In leaves of pea plants that had been exposed to Cd in hydroponic culture for 7 days, the GSH content demonstrated a concentration and time-dependent decrease, while the GSSG level showed no significant changes compared to the control [8]. Also, in tomatoes that were treated with 10, 25 and 50 µM Cd chloride for 7 days, the decrease in the GSH content and the increase in the GSSG content were observed, resulting in a significant decrease in the GSH / GSSG ratios of 12.02 (control) to 4.73 (50 µM Cd) [12].

The low molecular weight antioxidants were also mobilized as a result of tobacco plants' treatment with Cd for 5 days. The total ascorbate pool in the leaves was reduced by 19%, but increased by 48 and 90% after exposure to 100, 300 and 500 µM Cd chloride, respectively. In control plants and after application of 100 µM Cd, the percentage of Asc in the ascorbate pool (calculated as (Asc x 100%)/(Asc + DHA)) was 34% and increased after application of 300 and 500 µM Cd to 52 and 58%. The induction of non-protein thiol levels (including GSH, PC and other SH compounds) were significantly higher, increasing 8.5- and 15-fold when exposed to 300 and 500 µM Cd, respectively [11]. Taking into account that GSH serves as a substrate for DHA reduction to Asc by DHAR, the increase in Asc content can be explained by the activation of GSH synthesis.

In our study, we estimated the content of Asc and DHA and then calculated the total ascorbate content (Asc + DHA) in tobacco leaves after short-term exposure to Cd chloride (Fig. 3). After 2 hours of treatment, the total ascorbate content did not change, and the percentage of Asc in the total pool remained the same after the application of 100 and 500 µM Cd chloride, but 5000 µM Cd chloride caused a decrease in the relative level of Asc from 60 to 45%. Similar data were obtained for cell cultures of Arabidopsis thaliana, in which no change in Asc concentration was observed during the first 3 hours after the addition of Cd although a rapid H2O2 accumulation occurred. In contrast to Asc, glutathione levels completely diminished within 1 hour [47].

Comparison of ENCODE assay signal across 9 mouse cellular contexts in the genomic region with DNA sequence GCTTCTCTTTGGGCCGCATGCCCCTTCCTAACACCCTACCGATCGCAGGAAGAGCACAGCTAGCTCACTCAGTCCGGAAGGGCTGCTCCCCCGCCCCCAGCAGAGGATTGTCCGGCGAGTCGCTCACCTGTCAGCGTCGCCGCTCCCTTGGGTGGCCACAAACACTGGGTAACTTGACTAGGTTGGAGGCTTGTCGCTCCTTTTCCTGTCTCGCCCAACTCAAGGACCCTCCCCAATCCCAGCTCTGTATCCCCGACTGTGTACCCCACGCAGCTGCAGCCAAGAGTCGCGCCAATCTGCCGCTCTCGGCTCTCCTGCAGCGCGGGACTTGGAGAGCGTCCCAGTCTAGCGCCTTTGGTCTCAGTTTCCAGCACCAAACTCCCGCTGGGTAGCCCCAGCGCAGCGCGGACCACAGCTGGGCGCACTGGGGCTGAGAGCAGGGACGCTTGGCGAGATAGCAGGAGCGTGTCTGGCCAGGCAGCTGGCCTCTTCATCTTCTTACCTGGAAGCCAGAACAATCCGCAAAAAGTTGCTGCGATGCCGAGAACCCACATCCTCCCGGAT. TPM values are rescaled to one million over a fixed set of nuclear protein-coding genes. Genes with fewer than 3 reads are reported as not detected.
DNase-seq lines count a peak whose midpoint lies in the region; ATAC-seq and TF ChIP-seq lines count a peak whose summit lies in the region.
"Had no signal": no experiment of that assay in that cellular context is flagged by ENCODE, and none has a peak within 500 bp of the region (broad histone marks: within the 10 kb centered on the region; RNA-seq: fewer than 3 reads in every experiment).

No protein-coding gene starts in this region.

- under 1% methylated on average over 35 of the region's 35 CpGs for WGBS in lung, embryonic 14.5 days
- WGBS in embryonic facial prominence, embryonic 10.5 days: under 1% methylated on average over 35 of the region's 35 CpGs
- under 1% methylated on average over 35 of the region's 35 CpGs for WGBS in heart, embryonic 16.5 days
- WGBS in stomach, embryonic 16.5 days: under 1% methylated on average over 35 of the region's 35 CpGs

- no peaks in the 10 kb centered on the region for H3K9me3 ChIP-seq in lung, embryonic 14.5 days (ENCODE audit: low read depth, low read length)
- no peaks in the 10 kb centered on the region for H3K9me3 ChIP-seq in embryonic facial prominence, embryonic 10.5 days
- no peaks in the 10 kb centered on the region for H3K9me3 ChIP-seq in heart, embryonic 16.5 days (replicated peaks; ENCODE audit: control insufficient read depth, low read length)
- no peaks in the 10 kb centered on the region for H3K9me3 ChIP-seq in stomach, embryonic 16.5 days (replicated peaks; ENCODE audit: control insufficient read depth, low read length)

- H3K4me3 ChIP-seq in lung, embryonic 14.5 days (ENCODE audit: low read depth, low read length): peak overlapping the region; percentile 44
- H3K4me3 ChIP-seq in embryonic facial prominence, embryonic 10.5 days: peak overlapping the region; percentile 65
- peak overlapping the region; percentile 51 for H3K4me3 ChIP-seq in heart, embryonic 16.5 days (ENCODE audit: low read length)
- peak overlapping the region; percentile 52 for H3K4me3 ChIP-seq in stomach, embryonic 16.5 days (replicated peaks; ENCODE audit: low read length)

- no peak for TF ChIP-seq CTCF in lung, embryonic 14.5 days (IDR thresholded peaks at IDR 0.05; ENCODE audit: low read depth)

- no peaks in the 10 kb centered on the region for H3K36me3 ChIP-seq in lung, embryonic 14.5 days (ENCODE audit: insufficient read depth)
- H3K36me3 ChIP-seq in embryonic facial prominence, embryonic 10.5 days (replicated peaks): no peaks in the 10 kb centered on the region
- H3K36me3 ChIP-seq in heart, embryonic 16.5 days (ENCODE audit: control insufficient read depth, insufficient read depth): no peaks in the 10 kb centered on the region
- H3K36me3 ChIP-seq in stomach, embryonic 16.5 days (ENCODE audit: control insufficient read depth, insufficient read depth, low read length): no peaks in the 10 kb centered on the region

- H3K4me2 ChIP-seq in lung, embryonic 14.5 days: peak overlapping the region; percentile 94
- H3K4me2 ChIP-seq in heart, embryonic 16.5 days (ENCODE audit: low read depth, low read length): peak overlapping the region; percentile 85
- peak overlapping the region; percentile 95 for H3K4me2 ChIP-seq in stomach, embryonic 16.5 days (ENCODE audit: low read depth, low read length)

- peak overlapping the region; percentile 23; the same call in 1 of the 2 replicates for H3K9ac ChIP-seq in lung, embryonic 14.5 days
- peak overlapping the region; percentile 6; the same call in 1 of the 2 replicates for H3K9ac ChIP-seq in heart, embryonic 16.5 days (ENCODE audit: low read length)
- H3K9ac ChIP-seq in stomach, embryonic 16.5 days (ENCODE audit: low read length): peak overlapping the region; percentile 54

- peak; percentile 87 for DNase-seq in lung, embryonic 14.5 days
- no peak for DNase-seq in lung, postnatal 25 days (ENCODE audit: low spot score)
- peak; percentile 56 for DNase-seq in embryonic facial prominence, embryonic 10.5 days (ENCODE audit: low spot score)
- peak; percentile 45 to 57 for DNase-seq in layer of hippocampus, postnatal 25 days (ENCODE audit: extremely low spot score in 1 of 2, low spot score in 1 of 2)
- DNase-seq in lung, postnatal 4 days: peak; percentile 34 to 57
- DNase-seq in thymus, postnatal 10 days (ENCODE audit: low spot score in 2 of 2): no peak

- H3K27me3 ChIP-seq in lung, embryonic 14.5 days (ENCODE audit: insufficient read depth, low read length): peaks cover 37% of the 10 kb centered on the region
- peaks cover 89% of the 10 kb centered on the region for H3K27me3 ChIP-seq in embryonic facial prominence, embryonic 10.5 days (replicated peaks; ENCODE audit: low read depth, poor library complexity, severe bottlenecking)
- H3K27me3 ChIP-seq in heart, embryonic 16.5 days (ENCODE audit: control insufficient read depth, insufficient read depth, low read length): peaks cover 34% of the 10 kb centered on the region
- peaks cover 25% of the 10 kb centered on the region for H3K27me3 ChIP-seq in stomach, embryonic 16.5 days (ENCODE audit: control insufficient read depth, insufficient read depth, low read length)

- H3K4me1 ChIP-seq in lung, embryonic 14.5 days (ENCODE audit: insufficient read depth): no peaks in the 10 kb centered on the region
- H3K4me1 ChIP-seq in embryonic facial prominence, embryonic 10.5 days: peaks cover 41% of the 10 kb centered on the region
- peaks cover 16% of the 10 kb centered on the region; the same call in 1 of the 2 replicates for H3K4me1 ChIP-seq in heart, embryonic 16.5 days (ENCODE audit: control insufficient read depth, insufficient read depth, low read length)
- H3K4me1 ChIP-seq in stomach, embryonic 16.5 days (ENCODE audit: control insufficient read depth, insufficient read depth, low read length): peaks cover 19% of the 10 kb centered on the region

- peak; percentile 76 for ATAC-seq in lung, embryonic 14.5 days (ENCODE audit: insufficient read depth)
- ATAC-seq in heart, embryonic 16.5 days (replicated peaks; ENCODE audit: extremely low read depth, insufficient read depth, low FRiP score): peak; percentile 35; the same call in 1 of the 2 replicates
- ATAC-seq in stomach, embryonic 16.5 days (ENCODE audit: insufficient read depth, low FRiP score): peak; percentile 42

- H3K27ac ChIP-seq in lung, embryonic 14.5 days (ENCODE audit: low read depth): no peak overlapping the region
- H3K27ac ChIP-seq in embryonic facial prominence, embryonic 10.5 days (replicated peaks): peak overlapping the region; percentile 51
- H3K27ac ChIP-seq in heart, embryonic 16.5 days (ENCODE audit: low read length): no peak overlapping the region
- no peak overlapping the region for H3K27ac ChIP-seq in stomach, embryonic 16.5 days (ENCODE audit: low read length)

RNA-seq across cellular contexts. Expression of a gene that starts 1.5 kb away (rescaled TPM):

After 12 hours of treatment compared to the control, the total ascorbate content decreased by 18%, remained unchanged or increased by 85% after application of 100, 500 and 5000 µM Cd chloride, respectively (Fig. 3). The increase in the ascorbate pool should be considered as a part of the protective response, and it appears that the intensity of the response depends on the Cd concentration. In contrast to the long-term exposure to Cd [11], the increase in the ascorbate pool observed in our study was caused by the increase in the content of DHA. Accordingly, the percentage of Asc in the total ascorbate pool dropped below 17%. It can be assumed that this effect of Cd is caused by the depletion of the GSH pool, which is necessary for the recovery of Asc from DHA, since in the early stage of the Cd stress response GSH is intensively consumed for the synthesis of PC.

4.4. The Activity of Antioxidative Enzymes upon Cd Stress

The accumulation of Cd not only affects the concentration of low molecular weight antioxidants, but also alters the expression and activity of enzymes that are involved in maintaining redox homeostasis in the plant cell [5, 20].